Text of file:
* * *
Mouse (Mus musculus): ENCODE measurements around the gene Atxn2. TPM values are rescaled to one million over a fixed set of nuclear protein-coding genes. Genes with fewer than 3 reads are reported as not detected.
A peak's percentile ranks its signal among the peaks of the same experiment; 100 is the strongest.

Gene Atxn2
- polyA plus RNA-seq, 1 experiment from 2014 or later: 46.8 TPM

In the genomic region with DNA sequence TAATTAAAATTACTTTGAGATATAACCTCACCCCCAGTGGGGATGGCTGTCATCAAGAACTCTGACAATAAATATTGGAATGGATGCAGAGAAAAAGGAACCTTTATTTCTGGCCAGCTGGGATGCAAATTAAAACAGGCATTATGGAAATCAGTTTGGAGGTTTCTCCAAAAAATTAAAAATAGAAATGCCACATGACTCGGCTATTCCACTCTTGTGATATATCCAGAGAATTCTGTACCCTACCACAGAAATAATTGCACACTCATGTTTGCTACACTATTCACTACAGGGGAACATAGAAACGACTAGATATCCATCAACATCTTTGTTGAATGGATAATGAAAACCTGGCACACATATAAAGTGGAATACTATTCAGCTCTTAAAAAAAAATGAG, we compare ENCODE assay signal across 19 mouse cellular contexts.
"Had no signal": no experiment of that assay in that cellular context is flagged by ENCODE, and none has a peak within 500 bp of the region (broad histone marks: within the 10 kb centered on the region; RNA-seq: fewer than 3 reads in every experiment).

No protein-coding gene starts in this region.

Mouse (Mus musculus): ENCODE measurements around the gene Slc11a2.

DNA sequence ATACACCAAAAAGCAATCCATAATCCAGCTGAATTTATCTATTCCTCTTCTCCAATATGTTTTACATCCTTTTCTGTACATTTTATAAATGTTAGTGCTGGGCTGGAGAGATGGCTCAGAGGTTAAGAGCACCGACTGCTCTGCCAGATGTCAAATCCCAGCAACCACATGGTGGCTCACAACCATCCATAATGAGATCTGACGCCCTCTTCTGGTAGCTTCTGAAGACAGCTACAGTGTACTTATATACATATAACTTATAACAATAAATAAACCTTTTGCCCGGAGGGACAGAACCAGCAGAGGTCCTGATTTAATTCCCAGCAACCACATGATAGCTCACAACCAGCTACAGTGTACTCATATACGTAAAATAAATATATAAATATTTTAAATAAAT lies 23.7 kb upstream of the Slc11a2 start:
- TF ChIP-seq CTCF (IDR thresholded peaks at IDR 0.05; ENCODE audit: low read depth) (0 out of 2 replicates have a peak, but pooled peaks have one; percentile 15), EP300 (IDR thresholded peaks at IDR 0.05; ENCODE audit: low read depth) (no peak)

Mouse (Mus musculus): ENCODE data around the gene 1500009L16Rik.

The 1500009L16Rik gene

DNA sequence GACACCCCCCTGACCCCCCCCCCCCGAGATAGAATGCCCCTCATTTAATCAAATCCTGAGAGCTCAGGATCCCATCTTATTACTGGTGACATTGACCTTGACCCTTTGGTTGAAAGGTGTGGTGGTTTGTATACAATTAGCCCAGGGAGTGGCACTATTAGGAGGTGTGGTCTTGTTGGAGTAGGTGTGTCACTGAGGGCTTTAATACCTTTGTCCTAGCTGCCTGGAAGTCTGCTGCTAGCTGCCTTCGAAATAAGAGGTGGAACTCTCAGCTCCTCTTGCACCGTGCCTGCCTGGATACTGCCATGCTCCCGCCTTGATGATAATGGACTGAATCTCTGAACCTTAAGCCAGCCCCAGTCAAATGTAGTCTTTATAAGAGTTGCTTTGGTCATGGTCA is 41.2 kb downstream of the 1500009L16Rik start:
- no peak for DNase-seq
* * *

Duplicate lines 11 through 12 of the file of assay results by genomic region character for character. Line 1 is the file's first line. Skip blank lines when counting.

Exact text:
Mouse (Mus musculus): ENCODE data around the gene 1500009L16Rik.

The 1500009L16Rik gene